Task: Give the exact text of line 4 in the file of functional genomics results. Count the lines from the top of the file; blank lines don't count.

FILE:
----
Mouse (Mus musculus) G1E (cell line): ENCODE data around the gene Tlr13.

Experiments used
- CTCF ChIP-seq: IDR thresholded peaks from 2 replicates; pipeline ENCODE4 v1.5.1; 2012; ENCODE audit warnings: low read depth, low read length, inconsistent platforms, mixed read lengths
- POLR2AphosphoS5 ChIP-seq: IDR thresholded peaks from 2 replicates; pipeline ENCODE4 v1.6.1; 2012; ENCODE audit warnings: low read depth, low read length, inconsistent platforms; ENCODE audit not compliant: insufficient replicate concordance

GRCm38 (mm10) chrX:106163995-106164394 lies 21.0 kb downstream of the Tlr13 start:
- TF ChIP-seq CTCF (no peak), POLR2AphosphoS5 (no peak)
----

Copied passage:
- POLR2AphosphoS5 ChIP-seq: IDR thresholded peaks from 2 replicates; pipeline ENCODE4 v1.6.1; 2012; ENCODE audit warnings: low read depth, low read length, inconsistent platforms; ENCODE audit not compliant: insufficient replicate concordance